- Change the owner user of a file/folder:                                                                                                                                                                                                     

  chown user path/to/file                                                                                                                                                                                                                     

- Change the owner user and group of a file/folder:                                                                                                                                                                                           

  chown user:group path/to/file                                                                                                                                                                                                               

- Recursively change the owner of a folder and its contents:                                                                                                                                                                                  

  chown -R user path/to/folder                                                                                                                                                                                                                

- Change the owner of a symbolic link:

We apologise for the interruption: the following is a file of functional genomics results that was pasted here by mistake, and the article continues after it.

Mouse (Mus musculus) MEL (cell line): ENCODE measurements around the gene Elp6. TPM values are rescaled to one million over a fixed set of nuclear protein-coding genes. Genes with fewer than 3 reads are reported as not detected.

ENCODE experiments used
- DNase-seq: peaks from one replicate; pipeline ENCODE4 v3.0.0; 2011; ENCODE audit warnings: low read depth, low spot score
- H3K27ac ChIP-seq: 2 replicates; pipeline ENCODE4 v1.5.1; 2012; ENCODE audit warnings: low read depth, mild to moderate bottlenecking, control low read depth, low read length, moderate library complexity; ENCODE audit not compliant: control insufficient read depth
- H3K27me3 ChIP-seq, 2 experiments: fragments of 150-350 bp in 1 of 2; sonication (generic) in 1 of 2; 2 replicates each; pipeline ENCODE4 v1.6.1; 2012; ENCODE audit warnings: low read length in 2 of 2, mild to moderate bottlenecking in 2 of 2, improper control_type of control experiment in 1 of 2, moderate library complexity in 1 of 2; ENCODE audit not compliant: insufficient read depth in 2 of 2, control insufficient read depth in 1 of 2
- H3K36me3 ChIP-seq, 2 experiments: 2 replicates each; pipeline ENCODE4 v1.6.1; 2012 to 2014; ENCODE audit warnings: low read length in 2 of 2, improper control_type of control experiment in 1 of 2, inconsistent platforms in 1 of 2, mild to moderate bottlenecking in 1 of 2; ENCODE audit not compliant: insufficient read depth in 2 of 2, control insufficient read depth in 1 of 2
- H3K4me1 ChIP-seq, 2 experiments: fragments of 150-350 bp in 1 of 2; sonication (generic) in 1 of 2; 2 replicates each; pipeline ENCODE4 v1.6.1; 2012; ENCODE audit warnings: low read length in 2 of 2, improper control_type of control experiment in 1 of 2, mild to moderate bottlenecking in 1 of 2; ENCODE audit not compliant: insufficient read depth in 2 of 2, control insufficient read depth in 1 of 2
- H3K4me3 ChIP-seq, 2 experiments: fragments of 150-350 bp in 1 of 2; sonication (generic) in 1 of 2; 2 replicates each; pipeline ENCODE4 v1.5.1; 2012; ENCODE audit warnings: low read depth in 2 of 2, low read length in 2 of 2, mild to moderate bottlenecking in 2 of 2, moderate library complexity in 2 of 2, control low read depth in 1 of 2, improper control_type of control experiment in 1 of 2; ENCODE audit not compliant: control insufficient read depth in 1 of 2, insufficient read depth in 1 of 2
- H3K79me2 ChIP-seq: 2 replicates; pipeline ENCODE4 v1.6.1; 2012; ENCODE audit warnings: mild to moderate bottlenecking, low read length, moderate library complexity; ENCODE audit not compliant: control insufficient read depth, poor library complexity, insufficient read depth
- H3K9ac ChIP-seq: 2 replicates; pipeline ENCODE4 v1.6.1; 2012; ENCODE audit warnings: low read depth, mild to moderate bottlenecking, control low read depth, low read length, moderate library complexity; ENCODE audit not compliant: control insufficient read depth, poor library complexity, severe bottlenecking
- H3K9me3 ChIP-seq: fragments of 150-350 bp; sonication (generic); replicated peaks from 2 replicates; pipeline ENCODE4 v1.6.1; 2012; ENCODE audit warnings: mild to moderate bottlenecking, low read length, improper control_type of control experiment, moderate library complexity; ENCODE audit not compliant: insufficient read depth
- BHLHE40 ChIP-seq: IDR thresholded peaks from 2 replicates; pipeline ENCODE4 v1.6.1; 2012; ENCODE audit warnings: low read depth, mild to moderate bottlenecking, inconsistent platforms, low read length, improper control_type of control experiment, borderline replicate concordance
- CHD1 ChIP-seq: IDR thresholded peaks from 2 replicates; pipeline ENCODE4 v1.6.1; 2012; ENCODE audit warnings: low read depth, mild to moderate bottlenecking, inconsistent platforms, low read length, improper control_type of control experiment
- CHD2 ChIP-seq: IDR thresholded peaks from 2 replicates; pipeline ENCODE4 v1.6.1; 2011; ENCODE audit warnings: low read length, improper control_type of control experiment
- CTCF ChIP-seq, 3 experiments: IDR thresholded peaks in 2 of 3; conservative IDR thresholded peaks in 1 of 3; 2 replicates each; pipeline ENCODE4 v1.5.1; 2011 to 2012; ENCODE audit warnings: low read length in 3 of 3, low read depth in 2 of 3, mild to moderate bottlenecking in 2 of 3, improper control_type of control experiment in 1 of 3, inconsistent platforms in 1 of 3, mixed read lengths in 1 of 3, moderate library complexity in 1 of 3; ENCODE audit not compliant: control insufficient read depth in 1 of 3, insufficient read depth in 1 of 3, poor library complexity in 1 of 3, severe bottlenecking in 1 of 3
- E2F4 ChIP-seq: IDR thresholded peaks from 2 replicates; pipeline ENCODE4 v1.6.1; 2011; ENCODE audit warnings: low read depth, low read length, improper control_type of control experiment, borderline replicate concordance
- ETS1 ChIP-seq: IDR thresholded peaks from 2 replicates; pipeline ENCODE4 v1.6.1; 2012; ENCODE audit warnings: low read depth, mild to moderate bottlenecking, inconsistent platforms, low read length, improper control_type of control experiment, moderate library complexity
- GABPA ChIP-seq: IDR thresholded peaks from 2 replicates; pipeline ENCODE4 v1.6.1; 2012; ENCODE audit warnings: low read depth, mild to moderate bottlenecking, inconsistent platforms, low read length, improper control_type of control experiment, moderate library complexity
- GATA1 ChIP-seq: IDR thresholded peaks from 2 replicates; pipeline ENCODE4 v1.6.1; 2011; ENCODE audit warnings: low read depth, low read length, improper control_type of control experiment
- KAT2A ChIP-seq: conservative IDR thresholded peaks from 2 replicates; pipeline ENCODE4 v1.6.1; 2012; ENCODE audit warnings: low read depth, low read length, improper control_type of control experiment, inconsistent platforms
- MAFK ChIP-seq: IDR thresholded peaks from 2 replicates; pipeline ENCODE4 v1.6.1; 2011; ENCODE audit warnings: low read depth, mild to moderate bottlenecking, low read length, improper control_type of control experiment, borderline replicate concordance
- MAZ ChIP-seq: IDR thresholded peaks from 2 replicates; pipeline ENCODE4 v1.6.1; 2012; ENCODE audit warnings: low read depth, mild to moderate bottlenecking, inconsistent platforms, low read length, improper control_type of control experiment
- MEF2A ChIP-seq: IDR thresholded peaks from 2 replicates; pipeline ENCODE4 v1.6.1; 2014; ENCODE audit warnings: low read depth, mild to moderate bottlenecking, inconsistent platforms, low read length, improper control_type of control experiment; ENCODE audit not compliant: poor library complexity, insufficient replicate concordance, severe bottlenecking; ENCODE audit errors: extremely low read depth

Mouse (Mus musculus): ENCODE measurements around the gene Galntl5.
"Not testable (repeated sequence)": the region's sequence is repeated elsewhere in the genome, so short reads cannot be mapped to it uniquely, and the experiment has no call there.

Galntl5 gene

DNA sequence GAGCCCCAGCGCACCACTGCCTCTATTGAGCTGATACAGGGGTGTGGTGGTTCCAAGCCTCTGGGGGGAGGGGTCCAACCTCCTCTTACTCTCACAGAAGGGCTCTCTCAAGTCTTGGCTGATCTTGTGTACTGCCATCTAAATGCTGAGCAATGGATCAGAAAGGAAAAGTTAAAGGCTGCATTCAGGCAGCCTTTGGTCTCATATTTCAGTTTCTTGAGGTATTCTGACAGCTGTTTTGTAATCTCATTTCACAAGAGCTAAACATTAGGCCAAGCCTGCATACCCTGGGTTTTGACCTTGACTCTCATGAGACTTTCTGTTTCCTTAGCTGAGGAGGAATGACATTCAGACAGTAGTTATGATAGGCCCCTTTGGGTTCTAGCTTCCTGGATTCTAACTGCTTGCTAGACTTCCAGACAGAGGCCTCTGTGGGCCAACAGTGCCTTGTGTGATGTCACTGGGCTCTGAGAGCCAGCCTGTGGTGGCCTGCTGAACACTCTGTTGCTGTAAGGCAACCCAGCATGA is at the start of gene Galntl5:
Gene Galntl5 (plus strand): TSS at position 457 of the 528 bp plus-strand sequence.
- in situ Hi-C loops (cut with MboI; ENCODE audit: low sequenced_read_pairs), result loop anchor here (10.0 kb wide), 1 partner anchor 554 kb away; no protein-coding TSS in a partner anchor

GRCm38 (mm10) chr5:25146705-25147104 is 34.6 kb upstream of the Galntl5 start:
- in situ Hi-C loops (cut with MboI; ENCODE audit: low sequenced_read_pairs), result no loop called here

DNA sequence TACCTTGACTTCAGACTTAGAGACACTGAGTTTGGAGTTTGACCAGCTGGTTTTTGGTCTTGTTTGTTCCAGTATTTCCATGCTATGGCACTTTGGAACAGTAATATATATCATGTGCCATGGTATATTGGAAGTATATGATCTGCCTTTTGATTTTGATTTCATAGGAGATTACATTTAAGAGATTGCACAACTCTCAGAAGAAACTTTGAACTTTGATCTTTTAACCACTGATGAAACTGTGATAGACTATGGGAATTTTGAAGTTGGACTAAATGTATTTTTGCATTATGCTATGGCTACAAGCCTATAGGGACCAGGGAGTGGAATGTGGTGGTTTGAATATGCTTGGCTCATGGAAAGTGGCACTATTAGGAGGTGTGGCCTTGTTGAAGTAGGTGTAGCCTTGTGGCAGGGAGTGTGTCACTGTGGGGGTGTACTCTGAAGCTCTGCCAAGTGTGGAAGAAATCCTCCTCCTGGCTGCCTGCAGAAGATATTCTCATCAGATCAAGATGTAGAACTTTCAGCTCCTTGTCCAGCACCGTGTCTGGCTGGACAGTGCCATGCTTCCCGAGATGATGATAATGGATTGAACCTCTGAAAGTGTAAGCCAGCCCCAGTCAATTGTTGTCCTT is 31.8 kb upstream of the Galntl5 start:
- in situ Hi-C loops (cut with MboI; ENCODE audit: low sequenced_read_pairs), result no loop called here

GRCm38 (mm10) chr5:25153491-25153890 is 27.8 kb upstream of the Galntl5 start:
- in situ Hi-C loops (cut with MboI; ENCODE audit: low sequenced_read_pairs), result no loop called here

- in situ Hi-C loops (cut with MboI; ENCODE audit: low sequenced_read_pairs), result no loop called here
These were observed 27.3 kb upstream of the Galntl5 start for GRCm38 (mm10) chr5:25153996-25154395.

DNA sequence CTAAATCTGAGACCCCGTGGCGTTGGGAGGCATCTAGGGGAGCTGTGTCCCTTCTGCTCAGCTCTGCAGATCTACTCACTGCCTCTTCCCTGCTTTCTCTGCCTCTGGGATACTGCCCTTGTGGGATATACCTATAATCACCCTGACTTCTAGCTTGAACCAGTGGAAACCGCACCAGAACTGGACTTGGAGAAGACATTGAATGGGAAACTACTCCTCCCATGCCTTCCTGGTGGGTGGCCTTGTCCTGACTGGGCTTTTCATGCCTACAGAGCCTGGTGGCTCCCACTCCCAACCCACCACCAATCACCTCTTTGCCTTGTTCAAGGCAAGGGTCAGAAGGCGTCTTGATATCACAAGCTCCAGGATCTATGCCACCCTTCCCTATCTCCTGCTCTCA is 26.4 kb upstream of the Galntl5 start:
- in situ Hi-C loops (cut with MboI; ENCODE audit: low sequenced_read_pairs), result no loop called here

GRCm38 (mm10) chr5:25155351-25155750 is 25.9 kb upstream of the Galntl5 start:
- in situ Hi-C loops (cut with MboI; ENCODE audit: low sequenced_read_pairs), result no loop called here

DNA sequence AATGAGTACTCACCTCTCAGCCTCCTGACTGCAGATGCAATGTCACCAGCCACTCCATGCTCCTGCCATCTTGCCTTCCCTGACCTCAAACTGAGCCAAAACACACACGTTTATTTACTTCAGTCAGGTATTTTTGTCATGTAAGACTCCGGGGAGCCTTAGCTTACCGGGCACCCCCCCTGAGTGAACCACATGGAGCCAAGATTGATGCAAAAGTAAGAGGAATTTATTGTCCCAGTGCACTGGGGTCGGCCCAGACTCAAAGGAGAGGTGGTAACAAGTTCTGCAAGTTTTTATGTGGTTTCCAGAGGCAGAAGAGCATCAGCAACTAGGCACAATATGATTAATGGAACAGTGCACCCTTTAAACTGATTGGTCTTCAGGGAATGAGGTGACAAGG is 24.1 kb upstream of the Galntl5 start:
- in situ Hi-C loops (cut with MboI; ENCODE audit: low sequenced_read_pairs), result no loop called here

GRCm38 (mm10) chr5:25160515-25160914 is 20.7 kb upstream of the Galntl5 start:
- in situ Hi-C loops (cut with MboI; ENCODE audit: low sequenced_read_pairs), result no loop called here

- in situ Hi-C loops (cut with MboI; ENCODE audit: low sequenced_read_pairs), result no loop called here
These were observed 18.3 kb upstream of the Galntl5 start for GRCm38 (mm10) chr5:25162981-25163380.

chown -h user path/to/symlink                                                                                                                                                                                                               

- Change the owner of a file/folder to match a reference file:                                                                                                                                                                                

  chown --reference=path/to/reference_file path/to/file      
  • Wanted to post same answer; I got this from dev.to srticle; also can be installed on Mac (brew install tldr). – Kyslik Jul 18 '18 at 6:41
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Not supposed to post link only answers (for which I apologise) but I think this link might be what you are looking for as it explains things in simple detail with examples.

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    Link-only answers are acceptable if the entire point of the question is to find documentation ("the linked resource contains the answer" vs. "this linked resource is the answer"). We don't require or want those to be cited in-line. ;-] – David Foerster Jul 17 '18 at 9:44
  • @DavidFoerster: Still, there's a reasonable chance that this answer will be useless in a few months or years. – Eric Duminil Jul 19 '18 at 7:30
1

I love the linux today tutorials. Just google linux today and command you are looking for. Most common commands have articles.

https://www.howtoforge.com/linux-chown-command/